0

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Raw milk + hot coffee = pasteurisation?

Answered on August 19, 2014
Created April 27, 2013 at 9:21 AM

I've been drinking my coffee black ever since I went paleo, and after reintroducing pasteurised dairy I discovered I do not tolerate it well at all (even a small amount in my coffee caused stomach pains and headache/brain fog with larger amounts). I have not isolated exactly what it is I am intolerant to (casein, lactose or other) but I have been doing extremely well on raw organic grass-fed goat's milk.

My question is, will adding this milk to my coffee (~100*C, made using kettle) have the same effects as pasteurisation(destruction of enzymes/good bacteria, vitamins and heat sensitive proteins, oxidised fatty acids etc.)?

32f5749fa6cf7adbeb0b0b031ba82b46

(41747)

on May 29, 2013
at 01:29 AM

Not that pasteurization is a bad thing. Think of it simply as cooking, raw food is not magic.

9c4ba98a3b480408bcf207f558fe659b

(355)

on April 28, 2013
at 06:23 AM

Where is the link?

2e6e673ce3eb647407d260d4d57a731b

(1021)

on April 27, 2013
at 11:52 PM

no, i just trust it more :). and raw milk here is cheaper than organic valley

32f5749fa6cf7adbeb0b0b031ba82b46

(41747)

on April 27, 2013
at 10:56 PM

Then again, I'm of the opinion that raw milk and cooked milk are largely equivalent.

32f5749fa6cf7adbeb0b0b031ba82b46

(41747)

on April 27, 2013
at 10:55 PM

Disagree, it is very possible at an intermediate time and temperature to effectively pasteurize the milk, quite possible with nearly boiling coffee!

32f5749fa6cf7adbeb0b0b031ba82b46

(41747)

on April 27, 2013
at 10:54 PM

Raw milk is not magic though, heating it doesn't hurt it.

Ede98d8569d42885d70e07c92d3df34e

(623)

on April 27, 2013
at 01:58 PM

How is it different?

3327924660b1e2f8f8fc4ca27fedf2b2

(2919)

on April 27, 2013
at 01:25 PM

That's not what pasteurization is. http://www.organicvalley.coop/products/milk/pasteurization/

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4 Answers

2
32f5749fa6cf7adbeb0b0b031ba82b46

(41747)

on April 27, 2013
at 10:54 PM

You probably are de facto pasteurizing your milk by adding it to nearly boiling coffee. Pasteurization is a temperature-duration process, higher temperature, lower time; lower temperature, longer time.

At 100C, milk is instantly pasteurized. Even if you dropped the temperature of your coffee to 70C with your milk, you'll still have effectively pasteurized it in 15 seconds. Here's a handy dandy link with time-temperature data, matches what I've seen before.

Oops, forgot the link: http://www.engineeringtoolbox.com/pasteurization-methods-temperatures-d_1642.html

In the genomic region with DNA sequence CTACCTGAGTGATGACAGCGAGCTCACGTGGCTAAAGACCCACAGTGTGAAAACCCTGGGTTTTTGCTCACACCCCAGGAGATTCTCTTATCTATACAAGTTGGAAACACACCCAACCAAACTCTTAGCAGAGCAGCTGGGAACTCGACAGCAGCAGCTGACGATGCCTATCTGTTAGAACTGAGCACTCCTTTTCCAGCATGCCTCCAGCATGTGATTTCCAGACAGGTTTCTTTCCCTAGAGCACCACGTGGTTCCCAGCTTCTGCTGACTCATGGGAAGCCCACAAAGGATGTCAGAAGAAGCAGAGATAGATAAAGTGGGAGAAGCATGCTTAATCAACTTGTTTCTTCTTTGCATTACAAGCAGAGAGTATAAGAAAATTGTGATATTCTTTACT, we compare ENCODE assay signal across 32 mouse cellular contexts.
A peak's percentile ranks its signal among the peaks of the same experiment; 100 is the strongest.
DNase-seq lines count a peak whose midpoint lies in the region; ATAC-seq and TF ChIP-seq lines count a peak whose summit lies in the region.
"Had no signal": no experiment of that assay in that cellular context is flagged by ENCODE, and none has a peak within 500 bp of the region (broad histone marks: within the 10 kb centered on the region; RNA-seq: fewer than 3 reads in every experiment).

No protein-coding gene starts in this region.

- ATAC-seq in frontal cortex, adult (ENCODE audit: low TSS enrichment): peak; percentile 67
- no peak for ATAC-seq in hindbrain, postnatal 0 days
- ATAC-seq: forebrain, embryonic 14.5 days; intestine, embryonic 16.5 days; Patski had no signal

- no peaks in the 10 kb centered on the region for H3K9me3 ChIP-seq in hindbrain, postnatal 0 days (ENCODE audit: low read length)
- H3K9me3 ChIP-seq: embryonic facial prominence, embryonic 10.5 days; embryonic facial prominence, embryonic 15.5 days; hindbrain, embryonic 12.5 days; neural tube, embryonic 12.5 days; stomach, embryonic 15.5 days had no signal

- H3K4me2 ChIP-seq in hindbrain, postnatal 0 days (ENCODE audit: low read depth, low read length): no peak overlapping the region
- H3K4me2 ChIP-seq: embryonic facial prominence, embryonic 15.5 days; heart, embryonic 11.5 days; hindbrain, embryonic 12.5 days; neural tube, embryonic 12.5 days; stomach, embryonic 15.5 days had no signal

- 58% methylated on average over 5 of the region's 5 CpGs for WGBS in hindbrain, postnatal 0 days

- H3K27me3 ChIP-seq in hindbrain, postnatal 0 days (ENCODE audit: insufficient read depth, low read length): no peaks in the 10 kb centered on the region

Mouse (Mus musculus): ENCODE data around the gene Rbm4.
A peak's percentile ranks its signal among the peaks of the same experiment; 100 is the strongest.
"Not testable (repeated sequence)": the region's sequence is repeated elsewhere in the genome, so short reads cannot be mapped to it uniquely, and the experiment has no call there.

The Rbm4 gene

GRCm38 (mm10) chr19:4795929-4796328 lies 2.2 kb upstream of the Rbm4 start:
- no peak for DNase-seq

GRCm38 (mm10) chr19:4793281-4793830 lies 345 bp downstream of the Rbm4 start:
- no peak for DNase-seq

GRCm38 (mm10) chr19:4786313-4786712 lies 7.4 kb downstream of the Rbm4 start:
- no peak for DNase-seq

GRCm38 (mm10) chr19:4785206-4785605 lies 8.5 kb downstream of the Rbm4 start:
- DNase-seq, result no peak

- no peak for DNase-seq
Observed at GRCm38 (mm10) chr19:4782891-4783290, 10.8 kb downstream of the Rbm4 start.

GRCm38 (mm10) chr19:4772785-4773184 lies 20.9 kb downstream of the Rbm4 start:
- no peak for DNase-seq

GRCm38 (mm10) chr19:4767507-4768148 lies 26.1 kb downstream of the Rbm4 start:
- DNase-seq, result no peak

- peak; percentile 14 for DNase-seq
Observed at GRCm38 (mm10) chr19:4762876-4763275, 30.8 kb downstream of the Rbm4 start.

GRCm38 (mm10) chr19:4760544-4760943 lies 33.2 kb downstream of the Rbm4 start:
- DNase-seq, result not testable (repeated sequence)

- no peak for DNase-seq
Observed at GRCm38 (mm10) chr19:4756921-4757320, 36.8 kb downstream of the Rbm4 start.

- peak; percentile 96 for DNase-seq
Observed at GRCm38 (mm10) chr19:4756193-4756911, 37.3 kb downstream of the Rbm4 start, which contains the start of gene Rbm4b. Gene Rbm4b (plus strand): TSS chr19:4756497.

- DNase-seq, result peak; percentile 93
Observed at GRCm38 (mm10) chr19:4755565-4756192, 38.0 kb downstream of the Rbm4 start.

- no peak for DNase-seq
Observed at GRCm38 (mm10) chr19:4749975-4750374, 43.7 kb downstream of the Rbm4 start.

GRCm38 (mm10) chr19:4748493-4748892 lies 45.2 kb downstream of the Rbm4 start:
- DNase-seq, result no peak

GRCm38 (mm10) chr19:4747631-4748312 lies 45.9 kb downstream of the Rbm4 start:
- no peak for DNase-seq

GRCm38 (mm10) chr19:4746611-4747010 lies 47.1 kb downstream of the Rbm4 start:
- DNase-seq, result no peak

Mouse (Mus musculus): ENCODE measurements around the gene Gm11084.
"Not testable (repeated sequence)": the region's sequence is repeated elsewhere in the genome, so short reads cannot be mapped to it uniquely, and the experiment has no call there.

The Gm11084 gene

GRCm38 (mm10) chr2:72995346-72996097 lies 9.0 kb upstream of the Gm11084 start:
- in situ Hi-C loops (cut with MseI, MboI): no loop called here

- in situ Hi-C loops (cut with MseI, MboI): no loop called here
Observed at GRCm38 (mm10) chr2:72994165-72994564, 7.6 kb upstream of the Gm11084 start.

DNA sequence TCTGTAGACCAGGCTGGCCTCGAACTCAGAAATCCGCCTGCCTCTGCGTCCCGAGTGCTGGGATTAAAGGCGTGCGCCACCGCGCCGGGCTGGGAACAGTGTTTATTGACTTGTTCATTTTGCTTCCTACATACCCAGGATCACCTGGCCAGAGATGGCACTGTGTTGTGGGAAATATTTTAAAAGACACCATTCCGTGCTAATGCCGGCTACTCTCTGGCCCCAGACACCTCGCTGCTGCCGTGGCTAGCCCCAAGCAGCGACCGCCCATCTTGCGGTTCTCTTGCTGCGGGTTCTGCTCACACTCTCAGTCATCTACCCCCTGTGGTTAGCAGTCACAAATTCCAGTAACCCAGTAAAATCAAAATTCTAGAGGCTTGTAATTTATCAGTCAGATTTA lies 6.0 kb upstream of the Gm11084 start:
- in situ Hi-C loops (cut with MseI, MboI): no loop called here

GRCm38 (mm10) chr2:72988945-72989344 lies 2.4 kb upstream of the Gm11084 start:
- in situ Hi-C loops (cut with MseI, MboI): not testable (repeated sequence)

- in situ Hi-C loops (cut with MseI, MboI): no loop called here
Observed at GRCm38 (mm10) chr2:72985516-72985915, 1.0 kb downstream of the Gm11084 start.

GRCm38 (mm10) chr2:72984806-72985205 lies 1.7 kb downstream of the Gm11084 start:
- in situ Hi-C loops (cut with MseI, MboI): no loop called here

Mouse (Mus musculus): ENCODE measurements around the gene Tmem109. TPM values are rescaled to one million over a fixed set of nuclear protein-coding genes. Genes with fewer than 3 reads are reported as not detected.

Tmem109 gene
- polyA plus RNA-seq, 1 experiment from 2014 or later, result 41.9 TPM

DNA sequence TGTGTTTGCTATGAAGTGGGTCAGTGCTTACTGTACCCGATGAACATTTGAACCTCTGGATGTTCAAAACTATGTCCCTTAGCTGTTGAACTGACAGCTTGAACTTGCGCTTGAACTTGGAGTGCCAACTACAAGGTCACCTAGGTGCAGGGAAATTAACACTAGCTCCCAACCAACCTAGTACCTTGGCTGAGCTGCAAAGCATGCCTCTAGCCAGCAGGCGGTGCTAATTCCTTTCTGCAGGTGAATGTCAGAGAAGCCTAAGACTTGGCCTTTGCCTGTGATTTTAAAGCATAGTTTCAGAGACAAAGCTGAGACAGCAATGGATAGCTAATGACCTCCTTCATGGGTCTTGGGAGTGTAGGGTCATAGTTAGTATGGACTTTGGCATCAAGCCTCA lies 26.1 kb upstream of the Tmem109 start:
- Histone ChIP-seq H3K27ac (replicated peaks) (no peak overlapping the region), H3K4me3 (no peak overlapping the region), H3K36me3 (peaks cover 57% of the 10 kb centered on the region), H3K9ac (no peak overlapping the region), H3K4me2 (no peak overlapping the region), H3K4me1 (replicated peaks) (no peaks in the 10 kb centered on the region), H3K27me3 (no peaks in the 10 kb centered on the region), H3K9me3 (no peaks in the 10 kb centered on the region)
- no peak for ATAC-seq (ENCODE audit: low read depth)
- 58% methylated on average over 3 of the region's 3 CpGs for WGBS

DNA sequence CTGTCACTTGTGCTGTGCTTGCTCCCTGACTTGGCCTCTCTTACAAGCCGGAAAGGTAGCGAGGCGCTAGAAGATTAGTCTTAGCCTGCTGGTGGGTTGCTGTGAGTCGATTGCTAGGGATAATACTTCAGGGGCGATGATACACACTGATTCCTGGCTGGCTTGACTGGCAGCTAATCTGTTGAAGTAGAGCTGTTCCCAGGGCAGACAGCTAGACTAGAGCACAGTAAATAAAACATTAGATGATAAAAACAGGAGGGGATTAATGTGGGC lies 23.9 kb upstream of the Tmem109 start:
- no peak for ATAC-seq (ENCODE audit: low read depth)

32f5749fa6cf7adbeb0b0b031ba82b46

(41747)

on April 27, 2013
at 10:56 PM

Then again, I'm of the opinion that raw milk and cooked milk are largely equivalent.

9c4ba98a3b480408bcf207f558fe659b

(355)

on April 28, 2013
at 06:23 AM

Where is the link?

2e6e673ce3eb647407d260d4d57a731b

(1021)

on April 27, 2013
at 11:52 PM

no, i just trust it more :). and raw milk here is cheaper than organic valley

32f5749fa6cf7adbeb0b0b031ba82b46

(41747)

on April 27, 2013
at 10:54 PM

Raw milk is not magic though, heating it doesn't hurt it.

32f5749fa6cf7adbeb0b0b031ba82b46

(41747)

on May 29, 2013
at 01:29 AM

Not that pasteurization is a bad thing. Think of it simply as cooking, raw food is not magic.

0
E2db1519690001648433e8109eb2c013

on April 27, 2013
at 10:28 PM

If changing from cow's milk to goat's made the difference, I think that demonstrates what you need to know.

Coffee cannot pasteurize your milk, as noted in other comments. You can catch any disease that might be transmitted thereby--an infinitesimal risk most of the time. You can also enjoy the infinitesimal nutritional benefits of the milk being raw.

It isn't a common choice, but local grass-fed pasteurized milk would be better than mega-dairy 'cow-chow' fed 'raw' milk.

0
5b9a25a1a676397a25579dfad59e1d7b

(2318)

on April 27, 2013
at 11:25 AM

In order to actually fully pasteurize the milk (like the kind in the grocery store) you'd have to have it heated to 145F for at least 30 mins, or 280F for a minimum of 20 seconds, so it's not the same. It is possible that you may be killing off some of the good bacteria (which happens in any heated process really and why cold processing is sought after for things like fermented CLO) but I don't think in this case it would make much of a difference.

I second the advice that if milk is bothering you, you should just leave it out. You can experiment with other milks/creams like goat or sheep or try making your own almond or coconut milk to add. Delicious and great for you!

32f5749fa6cf7adbeb0b0b031ba82b46

(41747)

on April 27, 2013
at 10:55 PM

Disagree, it is very possible at an intermediate time and temperature to effectively pasteurize the milk, quite possible with nearly boiling coffee!

0
F5a0ddffcf9ef5beca864050f090a790

(15515)

on April 27, 2013
at 09:56 AM

I don't believe so. It probably reduces the potency of enzymes a bit, but raw milk is still whole food, not processed.

However, if you notice any negative changes in your health, I would go back to drinking it black.

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